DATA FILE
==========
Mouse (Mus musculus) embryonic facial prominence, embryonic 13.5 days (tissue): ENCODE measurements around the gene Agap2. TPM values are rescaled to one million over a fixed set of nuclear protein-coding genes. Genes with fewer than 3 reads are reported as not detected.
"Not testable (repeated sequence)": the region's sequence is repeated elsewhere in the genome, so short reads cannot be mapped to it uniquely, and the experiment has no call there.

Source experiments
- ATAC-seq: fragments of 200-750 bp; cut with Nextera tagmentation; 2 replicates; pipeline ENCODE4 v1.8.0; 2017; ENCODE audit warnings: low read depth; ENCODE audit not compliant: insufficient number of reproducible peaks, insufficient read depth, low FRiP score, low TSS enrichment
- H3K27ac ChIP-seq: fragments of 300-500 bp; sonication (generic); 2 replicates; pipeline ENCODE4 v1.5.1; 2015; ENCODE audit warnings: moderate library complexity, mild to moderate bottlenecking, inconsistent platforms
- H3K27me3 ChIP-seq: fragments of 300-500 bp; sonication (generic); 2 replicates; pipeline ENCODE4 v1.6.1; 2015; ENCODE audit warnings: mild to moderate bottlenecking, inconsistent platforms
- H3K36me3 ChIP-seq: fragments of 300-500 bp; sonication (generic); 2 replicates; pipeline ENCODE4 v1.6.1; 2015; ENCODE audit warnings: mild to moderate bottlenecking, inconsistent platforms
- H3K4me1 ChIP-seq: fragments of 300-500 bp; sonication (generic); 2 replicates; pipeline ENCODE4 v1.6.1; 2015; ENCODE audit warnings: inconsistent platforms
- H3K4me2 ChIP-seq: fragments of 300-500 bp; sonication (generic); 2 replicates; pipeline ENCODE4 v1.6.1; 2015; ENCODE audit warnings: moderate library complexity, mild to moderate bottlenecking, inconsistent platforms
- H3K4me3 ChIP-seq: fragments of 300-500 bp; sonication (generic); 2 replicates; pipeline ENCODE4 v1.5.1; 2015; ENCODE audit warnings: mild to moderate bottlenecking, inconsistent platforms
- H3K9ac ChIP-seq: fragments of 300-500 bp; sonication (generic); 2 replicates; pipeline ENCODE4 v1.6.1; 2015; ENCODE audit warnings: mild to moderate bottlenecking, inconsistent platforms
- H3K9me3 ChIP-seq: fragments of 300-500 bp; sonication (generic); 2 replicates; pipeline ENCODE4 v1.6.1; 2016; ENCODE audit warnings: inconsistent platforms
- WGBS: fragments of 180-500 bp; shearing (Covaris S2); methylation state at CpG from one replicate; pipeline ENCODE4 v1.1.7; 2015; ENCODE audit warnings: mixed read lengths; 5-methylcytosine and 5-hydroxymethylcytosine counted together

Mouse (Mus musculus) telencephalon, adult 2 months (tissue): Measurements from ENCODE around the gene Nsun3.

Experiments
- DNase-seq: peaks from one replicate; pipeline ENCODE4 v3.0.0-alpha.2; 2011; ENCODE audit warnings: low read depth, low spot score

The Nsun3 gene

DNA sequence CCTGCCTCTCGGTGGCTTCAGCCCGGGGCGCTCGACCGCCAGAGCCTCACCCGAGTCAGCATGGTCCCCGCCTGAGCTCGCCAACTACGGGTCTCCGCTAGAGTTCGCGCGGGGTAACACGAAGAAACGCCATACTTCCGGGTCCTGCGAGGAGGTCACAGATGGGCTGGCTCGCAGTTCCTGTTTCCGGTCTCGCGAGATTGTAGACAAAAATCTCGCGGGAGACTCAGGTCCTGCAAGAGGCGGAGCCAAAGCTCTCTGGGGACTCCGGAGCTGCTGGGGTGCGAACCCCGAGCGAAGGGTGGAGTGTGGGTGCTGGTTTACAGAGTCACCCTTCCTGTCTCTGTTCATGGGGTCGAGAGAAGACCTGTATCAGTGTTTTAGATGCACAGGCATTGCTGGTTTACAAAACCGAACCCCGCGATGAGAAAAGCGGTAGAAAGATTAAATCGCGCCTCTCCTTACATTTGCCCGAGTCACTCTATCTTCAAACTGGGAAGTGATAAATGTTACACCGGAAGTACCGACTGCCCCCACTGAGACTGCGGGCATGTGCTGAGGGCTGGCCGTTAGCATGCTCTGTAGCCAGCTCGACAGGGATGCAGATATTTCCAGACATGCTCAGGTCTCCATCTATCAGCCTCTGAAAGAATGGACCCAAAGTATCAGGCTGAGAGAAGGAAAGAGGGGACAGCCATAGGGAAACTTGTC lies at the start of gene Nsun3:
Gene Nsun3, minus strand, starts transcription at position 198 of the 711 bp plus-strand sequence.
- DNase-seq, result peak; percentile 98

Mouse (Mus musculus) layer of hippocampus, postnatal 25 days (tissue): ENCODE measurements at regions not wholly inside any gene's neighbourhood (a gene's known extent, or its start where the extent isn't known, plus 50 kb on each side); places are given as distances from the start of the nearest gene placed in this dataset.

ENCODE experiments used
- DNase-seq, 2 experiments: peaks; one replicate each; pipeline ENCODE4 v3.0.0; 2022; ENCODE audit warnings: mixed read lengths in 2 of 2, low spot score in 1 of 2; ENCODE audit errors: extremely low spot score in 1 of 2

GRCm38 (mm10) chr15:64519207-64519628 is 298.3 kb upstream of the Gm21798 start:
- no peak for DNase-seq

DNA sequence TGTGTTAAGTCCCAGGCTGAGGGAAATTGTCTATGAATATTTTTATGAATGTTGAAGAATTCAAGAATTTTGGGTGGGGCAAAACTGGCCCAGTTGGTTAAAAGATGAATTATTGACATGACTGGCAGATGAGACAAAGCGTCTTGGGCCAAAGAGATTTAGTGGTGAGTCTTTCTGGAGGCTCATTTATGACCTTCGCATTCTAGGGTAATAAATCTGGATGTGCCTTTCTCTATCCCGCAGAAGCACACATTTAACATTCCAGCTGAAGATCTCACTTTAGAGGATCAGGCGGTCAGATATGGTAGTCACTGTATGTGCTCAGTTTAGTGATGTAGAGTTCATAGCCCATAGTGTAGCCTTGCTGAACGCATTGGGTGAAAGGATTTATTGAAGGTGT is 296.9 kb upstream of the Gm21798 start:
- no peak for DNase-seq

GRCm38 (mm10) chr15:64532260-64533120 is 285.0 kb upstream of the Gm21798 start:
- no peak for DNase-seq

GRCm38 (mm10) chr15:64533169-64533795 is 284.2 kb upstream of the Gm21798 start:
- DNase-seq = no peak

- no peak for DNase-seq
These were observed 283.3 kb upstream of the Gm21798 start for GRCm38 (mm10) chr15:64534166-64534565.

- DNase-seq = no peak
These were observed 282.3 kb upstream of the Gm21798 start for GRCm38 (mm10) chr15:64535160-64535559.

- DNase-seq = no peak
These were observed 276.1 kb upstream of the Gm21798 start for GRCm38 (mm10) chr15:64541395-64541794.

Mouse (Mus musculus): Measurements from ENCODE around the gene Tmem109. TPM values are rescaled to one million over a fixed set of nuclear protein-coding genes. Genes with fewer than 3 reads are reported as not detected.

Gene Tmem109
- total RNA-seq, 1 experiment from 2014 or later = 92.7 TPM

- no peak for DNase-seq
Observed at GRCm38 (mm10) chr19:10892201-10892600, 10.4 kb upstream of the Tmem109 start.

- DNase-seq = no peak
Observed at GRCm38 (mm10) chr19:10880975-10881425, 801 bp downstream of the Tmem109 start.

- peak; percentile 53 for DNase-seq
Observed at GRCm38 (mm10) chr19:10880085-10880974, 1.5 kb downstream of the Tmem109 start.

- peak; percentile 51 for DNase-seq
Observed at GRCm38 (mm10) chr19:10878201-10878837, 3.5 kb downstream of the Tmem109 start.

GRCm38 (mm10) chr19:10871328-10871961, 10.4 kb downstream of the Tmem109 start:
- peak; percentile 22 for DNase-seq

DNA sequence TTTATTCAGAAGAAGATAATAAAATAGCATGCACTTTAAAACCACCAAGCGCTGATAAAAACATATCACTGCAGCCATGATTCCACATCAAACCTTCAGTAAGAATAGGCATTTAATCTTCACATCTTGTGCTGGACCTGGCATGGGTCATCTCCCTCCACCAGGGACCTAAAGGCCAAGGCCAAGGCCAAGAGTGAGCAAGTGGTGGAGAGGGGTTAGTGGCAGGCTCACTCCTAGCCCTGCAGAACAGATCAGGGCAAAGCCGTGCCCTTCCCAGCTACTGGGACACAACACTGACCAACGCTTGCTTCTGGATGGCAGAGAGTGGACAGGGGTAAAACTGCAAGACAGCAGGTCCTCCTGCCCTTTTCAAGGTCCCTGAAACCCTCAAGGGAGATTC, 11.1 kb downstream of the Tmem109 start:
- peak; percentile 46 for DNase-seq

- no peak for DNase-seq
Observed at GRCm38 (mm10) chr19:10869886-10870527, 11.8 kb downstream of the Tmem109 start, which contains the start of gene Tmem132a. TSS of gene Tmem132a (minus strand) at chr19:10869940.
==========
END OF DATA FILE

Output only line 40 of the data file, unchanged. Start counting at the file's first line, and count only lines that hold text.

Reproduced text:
- total RNA-seq, 1 experiment from 2014 or later = 92.7 TPM